The strong local economy and job growth are two very important factors here as they help give indication as to where a real estate market is going. The strength of our local market for the last few years has been attributed to a number of factors that go beyond simple investor speculation and home rehabbing. Factors such as the strong local economy, job growth, the influx of people moving into the area, low unemployment, and significant improvements made the area’s infrastructure.

By the way, it’s fun to show all the “Chicken Little’s” how wrong they are… have a nice day.

The Fallacy of an “Average Sales Price”


Don’t believe everything you see in the media. You probably hear that all the time, but surprisingly, most people still do- especially when there are numbers- statistics to back up the claims. But there are many ways to look at data. People mine it, disect it, twist it up, slice it into pieces and then put it back together again to make whatever point they are trying to make. But different people can make the same data look entirely different by the way the present it and by choosing the pieces of that information that will best suit their needs. So what does this mean? Well, if nothing else, it at least should tell us to be careful not to simply take stats for the way they are presented.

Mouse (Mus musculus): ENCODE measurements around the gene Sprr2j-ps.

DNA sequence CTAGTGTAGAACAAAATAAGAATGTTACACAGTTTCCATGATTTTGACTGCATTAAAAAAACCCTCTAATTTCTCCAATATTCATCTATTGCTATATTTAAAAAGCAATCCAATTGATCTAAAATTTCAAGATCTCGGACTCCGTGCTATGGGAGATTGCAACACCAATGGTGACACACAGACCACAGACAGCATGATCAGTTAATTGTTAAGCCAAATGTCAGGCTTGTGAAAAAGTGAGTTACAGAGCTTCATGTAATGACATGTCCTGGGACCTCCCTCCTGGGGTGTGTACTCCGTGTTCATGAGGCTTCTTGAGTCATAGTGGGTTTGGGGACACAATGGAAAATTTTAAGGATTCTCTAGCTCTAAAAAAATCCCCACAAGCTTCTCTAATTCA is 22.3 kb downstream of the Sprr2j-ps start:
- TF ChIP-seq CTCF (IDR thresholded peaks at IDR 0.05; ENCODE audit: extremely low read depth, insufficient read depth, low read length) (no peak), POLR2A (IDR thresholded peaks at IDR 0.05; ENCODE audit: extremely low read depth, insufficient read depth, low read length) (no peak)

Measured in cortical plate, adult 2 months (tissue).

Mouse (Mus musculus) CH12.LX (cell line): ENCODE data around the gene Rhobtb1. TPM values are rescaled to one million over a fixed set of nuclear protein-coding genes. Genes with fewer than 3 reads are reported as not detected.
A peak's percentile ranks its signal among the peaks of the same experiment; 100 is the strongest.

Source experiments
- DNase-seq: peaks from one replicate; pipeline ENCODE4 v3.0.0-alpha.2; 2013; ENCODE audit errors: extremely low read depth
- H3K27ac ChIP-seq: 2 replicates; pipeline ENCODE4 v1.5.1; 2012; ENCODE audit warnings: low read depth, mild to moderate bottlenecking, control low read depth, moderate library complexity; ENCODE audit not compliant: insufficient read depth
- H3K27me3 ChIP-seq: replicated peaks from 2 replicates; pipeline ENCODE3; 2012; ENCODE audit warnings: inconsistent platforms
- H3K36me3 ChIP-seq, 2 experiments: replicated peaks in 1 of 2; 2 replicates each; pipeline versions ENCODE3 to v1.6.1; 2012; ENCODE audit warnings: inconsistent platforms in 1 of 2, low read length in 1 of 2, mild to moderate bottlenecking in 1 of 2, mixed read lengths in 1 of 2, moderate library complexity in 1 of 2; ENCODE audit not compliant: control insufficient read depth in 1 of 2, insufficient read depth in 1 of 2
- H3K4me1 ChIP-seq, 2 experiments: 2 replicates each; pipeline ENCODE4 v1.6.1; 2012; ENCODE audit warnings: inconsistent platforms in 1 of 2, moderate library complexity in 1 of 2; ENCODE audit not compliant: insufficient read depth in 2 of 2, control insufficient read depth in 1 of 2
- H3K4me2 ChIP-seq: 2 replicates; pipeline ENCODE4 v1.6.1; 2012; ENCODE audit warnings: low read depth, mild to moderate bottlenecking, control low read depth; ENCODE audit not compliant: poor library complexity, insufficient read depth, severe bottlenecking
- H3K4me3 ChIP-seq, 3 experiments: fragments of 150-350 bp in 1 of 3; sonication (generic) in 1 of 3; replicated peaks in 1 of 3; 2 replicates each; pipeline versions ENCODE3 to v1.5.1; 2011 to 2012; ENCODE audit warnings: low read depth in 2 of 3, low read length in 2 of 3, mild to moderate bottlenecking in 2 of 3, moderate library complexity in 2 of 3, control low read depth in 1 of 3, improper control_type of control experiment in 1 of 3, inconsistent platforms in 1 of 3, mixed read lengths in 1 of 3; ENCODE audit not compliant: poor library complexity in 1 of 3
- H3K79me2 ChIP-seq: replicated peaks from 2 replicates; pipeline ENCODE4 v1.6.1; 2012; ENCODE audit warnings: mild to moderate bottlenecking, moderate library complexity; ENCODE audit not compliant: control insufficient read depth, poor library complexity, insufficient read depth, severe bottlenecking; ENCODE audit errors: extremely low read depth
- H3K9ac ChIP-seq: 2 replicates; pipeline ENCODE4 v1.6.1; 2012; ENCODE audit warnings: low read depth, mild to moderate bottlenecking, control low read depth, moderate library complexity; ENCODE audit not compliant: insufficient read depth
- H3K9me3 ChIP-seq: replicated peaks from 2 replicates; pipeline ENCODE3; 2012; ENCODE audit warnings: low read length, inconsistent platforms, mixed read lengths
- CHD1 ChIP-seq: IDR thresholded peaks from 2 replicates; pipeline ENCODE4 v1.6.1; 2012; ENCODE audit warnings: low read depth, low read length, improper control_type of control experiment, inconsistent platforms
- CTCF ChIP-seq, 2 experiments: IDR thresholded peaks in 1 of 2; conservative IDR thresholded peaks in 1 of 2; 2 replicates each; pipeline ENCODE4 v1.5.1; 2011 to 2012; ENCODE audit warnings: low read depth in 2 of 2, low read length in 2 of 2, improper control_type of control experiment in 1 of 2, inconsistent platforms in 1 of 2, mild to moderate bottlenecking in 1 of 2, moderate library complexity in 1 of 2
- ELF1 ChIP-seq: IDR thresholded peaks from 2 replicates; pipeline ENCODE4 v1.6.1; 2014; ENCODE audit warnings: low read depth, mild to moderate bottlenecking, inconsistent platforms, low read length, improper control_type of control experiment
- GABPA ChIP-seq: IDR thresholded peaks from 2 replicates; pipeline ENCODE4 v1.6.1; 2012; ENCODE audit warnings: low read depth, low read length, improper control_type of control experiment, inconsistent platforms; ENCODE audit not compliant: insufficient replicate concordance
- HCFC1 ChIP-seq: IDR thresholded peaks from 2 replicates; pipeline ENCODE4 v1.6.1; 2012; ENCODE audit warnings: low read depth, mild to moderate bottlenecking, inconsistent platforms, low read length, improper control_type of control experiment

Case in point- Average Sales Price. What is an average sales price and what does it tell us? Well, again that depends on the data being used. Here’s what I mean…

If the “average sales price” for an area (residential homes) is $280,000 and last year the average sales price for the same area was $290,000 does that mean that property values have gone down?

Absolutely not. It may simply mean that more lower-priced homes have sold this year than last year. Maybe this year twice as many homes under $280,000 have sold than last year and less homes higher than $280,000 have sold this year. Even if each of the homes that sold this year appreciated by 10% over last year, just by having more lower-priced homes sell the “average” would make it look like the values have gone down.

And this is how the media finds it’s stories and makes some markets look much worse than they really are. In Salt Lake the local newspapers have ran stories about the average sales prices and how prices are down, then a day or two later there are stories about how we are still leading the entire nation in appreciation (as recently as the end of June) with over 15% price increases as of the end of the second quarter (end of June).  So how is it that average sales prices are down, but prices are still rising? Because the report that shows prices rising seperates home-sales by zip code, so you see home prices compared to prices from last year in the same zip code, not how they compare to the entire county.

When it comes to the media, just remember that their entire purpose is to sell you stories. Sometimes stories happen and they are reported, and other times, stories are created.